Janine: I do notice wrong titles and forms of address now that I’ve acquired some knowledge of them, but I try to forgive that because it isn’t straightforward at all. One exception is when knowing the correct title is very relevant to the plot. In Kinsale’s The Shadow and the Star, Leda is supposedly an expert on Victorian etiquette. Her ability to assist them with that is one of the reasons Lord and Lady Ashland welcome her as a guest in their house even though she’s basically a stranger. But she flubs their titles, which surely even they would know! She doesn’t even stick to one title for each of them but addresses or thinks of them as Lord Ashland/Lord Gryf, Lady Ashland/Lady Tess, Lady Kai/Lady Catherine. Her mistakes undermined the marquess and marchioness’s already tenuous motivation for hosting her, and their decision to host her is a key factor in the plot. That kind of thing really does bother me. Authors: if your character is supposed to be an expert on something, get it right.
Jennie: I probably encounter language anachronisms the most – usually slang that I’m fairly sure doesn’t belong in the period the book is set.
Janine: Language is probably the anachronism type that jumps out at me most. I have a good ear for period language and when I see authors tweet about how word X or Y isn’t anachronistic even though readers think it is, it irritates me because at least 95% of the time I know that word is true to the period. I am usually proven right even when I’m not sure and check the OED to confirm. Unless it’s qualified as “some readers” or “sometimes readers,” etc., then when authors say that I often read it as an attempt to silence the complaints of readers and reviewers.
Jayne: Anachronistic sounding language is something I’m not as confident about unless it’s really off. If a Regency character snaps, “You’re kidding me, right?” or a Restoration person mutters, “As if!” then yeah, it irritates me. Usually though I’m fine with a bit of leeway.
Sirius: Anachronisms do bother me – language less than custom and cultural stuff simply because I often don’t know if an English word is an anachronism or not, but when I do I roll my eyes and repeatedly so.
Layla: I was just reading Joanne Schupe’s latest, The Lady Gets Lucky, and something about the dialogue made me think perhaps, that she was taking liberties. But then again, because its set in America, I wasn’t sure if perhaps that was really how people talked back then!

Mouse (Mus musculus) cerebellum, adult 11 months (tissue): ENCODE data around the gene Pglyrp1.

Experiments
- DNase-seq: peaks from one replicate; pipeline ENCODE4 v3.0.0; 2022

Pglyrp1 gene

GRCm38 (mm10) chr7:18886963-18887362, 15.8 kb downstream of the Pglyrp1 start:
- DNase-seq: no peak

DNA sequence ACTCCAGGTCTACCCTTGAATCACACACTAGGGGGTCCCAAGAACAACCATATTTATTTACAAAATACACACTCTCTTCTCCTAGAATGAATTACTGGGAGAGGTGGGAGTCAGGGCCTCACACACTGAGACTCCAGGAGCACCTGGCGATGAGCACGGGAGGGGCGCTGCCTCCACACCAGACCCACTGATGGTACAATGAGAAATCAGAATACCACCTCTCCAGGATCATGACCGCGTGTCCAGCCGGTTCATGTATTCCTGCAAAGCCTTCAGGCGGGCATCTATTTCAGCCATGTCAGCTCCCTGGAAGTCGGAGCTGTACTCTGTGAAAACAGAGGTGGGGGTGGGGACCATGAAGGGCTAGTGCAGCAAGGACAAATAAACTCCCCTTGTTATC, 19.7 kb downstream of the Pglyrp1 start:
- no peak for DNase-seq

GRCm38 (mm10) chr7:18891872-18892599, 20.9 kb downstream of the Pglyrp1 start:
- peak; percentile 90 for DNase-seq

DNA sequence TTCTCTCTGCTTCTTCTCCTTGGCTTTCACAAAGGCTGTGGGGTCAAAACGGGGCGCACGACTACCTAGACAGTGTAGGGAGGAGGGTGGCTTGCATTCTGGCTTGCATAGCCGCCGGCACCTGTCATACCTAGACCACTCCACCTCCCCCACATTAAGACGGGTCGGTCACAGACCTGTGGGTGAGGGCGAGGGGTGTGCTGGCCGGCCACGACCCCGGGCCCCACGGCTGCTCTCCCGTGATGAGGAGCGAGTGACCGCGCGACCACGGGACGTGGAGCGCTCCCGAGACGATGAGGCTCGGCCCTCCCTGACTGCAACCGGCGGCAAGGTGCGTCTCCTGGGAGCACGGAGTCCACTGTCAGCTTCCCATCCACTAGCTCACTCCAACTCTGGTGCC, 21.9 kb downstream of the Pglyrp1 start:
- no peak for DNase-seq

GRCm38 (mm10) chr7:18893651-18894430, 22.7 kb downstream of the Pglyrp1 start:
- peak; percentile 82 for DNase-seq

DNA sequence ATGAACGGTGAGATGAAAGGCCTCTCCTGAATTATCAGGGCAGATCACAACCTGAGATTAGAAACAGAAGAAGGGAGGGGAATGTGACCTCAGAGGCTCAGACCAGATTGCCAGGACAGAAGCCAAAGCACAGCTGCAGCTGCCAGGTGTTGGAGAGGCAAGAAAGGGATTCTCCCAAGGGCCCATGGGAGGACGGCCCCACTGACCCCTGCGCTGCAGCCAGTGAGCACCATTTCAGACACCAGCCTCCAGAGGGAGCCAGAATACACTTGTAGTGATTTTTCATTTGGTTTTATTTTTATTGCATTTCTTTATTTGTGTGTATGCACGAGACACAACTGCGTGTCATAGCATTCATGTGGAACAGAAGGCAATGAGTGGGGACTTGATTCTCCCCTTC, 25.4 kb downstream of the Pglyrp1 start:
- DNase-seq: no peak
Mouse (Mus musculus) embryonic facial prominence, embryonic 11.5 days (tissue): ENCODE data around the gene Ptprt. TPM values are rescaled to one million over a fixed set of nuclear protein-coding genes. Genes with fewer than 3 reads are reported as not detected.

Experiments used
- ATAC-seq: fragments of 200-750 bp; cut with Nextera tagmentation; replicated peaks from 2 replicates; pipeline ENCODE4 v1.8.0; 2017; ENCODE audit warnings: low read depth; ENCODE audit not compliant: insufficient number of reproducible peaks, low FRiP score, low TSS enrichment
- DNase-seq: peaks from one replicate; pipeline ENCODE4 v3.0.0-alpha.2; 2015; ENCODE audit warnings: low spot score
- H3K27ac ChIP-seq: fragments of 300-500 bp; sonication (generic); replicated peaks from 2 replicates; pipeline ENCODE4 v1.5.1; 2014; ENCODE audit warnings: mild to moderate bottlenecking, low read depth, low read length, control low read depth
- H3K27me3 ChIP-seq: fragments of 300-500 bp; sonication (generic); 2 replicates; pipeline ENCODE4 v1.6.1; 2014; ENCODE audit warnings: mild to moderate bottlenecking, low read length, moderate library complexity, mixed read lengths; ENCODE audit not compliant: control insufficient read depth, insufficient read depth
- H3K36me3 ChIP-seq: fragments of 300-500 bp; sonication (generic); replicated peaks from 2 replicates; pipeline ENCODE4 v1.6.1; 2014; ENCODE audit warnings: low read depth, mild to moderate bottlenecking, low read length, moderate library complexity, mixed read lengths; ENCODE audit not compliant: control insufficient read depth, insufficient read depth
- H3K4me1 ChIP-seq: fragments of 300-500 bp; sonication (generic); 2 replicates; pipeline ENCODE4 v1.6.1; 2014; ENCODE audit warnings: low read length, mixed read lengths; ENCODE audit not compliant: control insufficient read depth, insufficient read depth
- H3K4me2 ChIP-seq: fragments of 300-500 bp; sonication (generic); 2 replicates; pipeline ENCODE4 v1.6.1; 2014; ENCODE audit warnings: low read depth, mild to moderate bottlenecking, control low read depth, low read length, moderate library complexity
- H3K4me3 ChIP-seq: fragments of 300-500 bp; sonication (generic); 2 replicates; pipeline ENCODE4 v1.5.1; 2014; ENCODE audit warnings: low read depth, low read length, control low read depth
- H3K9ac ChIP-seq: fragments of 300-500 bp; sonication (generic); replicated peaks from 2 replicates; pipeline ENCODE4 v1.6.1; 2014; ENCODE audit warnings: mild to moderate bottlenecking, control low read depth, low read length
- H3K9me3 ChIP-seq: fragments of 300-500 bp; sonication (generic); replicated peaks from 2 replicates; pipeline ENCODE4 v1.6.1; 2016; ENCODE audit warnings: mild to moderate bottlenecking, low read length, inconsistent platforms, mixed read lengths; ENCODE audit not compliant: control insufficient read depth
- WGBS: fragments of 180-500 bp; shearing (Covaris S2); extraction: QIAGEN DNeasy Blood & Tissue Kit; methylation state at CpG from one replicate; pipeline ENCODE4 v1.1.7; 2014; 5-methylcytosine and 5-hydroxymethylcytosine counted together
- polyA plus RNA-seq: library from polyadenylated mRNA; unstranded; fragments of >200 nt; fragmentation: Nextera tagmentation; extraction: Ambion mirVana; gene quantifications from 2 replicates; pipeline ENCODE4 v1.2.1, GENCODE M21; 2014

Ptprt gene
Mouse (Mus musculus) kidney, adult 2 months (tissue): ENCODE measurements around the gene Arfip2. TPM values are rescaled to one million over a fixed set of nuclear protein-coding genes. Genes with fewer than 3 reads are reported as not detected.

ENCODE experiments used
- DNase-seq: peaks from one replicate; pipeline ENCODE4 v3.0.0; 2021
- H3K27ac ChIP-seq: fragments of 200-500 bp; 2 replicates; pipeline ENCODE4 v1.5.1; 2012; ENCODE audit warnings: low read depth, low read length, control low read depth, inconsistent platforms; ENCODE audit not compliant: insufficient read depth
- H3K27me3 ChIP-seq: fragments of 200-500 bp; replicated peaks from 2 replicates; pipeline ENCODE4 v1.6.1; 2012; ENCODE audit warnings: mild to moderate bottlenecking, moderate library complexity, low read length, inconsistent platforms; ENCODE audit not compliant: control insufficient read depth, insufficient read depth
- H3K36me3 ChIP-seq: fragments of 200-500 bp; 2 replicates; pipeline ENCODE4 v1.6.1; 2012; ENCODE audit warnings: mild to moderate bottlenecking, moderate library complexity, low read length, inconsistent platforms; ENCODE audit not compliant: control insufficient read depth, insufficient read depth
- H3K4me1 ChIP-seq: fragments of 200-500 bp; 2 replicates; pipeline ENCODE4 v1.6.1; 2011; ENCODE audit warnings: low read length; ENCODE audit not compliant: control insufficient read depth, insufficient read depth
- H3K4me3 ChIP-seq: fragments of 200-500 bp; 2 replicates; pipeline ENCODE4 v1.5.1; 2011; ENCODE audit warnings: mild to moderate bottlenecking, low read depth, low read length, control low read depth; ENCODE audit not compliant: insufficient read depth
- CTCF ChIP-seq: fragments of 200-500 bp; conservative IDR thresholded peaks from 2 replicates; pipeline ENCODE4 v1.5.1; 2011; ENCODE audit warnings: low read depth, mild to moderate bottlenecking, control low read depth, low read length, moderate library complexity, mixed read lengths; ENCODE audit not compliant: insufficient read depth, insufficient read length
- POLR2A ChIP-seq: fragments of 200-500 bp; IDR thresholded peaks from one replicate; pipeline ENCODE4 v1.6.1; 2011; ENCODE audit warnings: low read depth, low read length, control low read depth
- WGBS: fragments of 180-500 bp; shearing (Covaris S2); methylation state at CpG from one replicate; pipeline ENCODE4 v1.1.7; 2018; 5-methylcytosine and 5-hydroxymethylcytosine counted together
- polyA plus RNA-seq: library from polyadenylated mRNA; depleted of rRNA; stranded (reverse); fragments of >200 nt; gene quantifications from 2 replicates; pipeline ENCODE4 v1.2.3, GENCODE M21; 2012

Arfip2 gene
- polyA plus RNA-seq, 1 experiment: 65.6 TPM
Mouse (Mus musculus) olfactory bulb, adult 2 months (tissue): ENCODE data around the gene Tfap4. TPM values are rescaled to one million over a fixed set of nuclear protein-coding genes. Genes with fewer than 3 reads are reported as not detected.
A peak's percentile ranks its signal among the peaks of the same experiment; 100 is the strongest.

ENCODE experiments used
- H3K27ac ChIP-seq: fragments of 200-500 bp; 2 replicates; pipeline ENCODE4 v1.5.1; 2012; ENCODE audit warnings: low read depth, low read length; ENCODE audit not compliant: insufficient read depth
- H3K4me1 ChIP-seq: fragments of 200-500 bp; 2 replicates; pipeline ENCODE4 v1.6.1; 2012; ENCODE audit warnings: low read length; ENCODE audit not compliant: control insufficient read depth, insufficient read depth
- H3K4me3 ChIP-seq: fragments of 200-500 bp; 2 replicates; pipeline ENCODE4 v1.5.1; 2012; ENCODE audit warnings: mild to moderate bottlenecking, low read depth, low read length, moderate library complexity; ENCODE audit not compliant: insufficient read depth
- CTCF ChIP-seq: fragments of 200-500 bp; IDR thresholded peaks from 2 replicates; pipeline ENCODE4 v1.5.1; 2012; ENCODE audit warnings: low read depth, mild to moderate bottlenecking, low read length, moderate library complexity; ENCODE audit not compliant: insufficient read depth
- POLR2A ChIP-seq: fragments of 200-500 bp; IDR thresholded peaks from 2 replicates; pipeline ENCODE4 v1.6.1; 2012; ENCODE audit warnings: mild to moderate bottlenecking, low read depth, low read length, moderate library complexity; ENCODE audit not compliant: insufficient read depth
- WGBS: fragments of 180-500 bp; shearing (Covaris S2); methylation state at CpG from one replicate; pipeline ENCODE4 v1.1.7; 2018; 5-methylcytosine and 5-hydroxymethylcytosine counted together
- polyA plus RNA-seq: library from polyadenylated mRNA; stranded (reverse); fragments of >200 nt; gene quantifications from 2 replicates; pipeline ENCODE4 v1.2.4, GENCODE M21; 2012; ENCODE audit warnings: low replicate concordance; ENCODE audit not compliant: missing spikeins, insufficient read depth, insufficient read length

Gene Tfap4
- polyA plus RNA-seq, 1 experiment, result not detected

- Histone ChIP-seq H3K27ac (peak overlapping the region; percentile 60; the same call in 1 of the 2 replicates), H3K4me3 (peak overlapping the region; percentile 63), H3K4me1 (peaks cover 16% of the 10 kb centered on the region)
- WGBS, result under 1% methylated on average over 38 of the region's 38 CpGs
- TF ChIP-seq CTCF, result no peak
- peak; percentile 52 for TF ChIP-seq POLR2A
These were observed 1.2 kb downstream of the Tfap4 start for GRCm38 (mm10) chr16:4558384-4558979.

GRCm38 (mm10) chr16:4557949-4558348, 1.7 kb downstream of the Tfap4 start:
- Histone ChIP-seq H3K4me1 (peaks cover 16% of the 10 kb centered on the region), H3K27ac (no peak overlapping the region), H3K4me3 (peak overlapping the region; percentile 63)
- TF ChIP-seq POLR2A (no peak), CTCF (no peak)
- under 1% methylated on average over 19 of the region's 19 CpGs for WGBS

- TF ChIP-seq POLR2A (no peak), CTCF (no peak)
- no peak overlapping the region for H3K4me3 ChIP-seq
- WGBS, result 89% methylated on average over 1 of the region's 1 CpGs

Character Actions and Cultural Anachronisms
Sirius: Mindset bothers me way more than anachronistic language – too modern mindset that is.
Layla: Sometimes I find anachronisms slightly annoying, like in the Tessa Dare book where the heroine runs a proto animal shelter, The Wallflower Wager. I was on a tour of the Tenement Museum in NY and a kid asked the guide, did they have pets back then? And she said not poor and working class people no! Also animals were not seen in the same way that domestic pets are in the 21st century.
Janine: Ahistorical cultural attitudes absolutely can bother me, but this one is tricky for me. I’ve definitely been on thin ground there in the past and I learned years ago to look things up before saying anything in a review if I think there’s a chance I could be wrong.
Jennie: I find cultural anachronisms the most bothersome. I can glide over an “okay” or “as if” in a historical with a minor eyeroll, but messing up cultural practices bothers me. I still remember a historical I read YEARS ago where the h/h practice bundling in a time and place that I truly don’t think it was practiced (specifically, I think it was 19th century English aristocrats). Things like that, where the author just decides to throw something in to serve the plot, feels lazy to me and it makes me, as a reader, lose trust (if that’s not too dramatic a way of putting it).
Jayne: By “anachronistic character actions” I mean stuff like young, aristocratic heroines routinely wandering alone at night through the mean streets of London (such as the Seven Dials area) without a care in the world or that bundling thing that Jennie mentions. Anything that pulls you up and makes you think “Real people of the time probably wouldn’t have done that, would they?”
Kaetrin: Some things (heroines wandering around in Seven Dials late at night) are part of the necessary suspension of disbelief for me so I don’t usually get bothered by those things.
Jennie: One thing with some of the anachronistic behavior that’s come up – like a lady walking in Seven Dials – is that it’s one thing if a character does something that is unusual from a cultural standpoint. There are always outliers in any era. It’s another thing if everyone around acts like the behavior is normal. Sometimes the hero or heroine acts like unusual behavior is normal as a way of signaling (at least, this is how it feels to me) that they are forward-thinking, good people. I find this particularly irritating.
Realism vs. Fantasy
Jayne: Another thing that I’ve noticed is the number of book blurbs that hint that anachronistic behavior or plots will be taking place in a book.
Janine: You bring up a good point, Jayne, which is that a lot of readers want anachronistic plots and enjoy the fantasies. I don’t think that’s at all wrong but I wish these books were labeled as fantasy historical romance rather than historical romance so that I would be able to choose which kind of book to read–one that hews close to history vs. one that’s frothier and more fantastical–according to what I’m in the mood for.
Jennie: Yeah, I’m okay with it if it’s clearly alternate history, and marketed as such.
What about you, readers? Do anachronisms bother you? When and what kinds? What kinds of anachronisms do you happily overlook? And how important to you is realism in a novel?